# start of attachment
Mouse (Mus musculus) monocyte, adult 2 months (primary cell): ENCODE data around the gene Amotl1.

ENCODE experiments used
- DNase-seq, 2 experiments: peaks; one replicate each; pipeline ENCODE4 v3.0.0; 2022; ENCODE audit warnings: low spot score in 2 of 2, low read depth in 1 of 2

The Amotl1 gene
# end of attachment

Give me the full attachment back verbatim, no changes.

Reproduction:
Mouse (Mus musculus) monocyte, adult 2 months (primary cell): ENCODE data around the gene Amotl1.

ENCODE experiments used
- DNase-seq, 2 experiments: peaks; one replicate each; pipeline ENCODE4 v3.0.0; 2022; ENCODE audit warnings: low spot score in 2 of 2, low read depth in 1 of 2

The Amotl1 gene